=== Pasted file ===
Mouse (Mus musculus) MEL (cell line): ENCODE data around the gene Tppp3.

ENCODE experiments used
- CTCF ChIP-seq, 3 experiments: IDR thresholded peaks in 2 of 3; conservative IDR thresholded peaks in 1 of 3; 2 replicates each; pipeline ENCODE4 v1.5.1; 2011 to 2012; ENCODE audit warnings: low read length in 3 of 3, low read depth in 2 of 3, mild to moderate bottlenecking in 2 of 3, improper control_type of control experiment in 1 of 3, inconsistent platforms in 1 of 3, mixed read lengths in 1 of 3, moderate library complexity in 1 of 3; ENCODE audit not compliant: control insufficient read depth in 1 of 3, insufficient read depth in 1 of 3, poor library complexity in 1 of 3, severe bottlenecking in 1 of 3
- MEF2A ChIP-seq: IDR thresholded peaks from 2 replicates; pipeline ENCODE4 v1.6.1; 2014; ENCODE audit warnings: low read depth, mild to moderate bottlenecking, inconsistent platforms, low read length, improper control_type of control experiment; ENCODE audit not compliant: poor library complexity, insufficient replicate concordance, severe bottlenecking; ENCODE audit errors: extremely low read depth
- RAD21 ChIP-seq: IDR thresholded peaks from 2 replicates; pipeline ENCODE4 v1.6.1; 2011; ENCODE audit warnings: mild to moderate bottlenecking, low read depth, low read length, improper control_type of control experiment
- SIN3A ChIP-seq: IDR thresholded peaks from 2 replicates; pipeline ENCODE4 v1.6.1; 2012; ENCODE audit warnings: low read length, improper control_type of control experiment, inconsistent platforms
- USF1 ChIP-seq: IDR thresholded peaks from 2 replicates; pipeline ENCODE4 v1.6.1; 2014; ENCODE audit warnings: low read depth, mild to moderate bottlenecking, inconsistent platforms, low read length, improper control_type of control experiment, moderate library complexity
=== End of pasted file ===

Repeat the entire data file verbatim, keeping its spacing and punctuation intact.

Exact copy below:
Mouse (Mus musculus) MEL (cell line): ENCODE data around the gene Tppp3.

ENCODE experiments used
- CTCF ChIP-seq, 3 experiments: IDR thresholded peaks in 2 of 3; conservative IDR thresholded peaks in 1 of 3; 2 replicates each; pipeline ENCODE4 v1.5.1; 2011 to 2012; ENCODE audit warnings: low read length in 3 of 3, low read depth in 2 of 3, mild to moderate bottlenecking in 2 of 3, improper control_type of control experiment in 1 of 3, inconsistent platforms in 1 of 3, mixed read lengths in 1 of 3, moderate library complexity in 1 of 3; ENCODE audit not compliant: control insufficient read depth in 1 of 3, insufficient read depth in 1 of 3, poor library complexity in 1 of 3, severe bottlenecking in 1 of 3
- MEF2A ChIP-seq: IDR thresholded peaks from 2 replicates; pipeline ENCODE4 v1.6.1; 2014; ENCODE audit warnings: low read depth, mild to moderate bottlenecking, inconsistent platforms, low read length, improper control_type of control experiment; ENCODE audit not compliant: poor library complexity, insufficient replicate concordance, severe bottlenecking; ENCODE audit errors: extremely low read depth
- RAD21 ChIP-seq: IDR thresholded peaks from 2 replicates; pipeline ENCODE4 v1.6.1; 2011; ENCODE audit warnings: mild to moderate bottlenecking, low read depth, low read length, improper control_type of control experiment
- SIN3A ChIP-seq: IDR thresholded peaks from 2 replicates; pipeline ENCODE4 v1.6.1; 2012; ENCODE audit warnings: low read length, improper control_type of control experiment, inconsistent platforms
- USF1 ChIP-seq: IDR thresholded peaks from 2 replicates; pipeline ENCODE4 v1.6.1; 2014; ENCODE audit warnings: low read depth, mild to moderate bottlenecking, inconsistent platforms, low read length, improper control_type of control experiment, moderate library complexity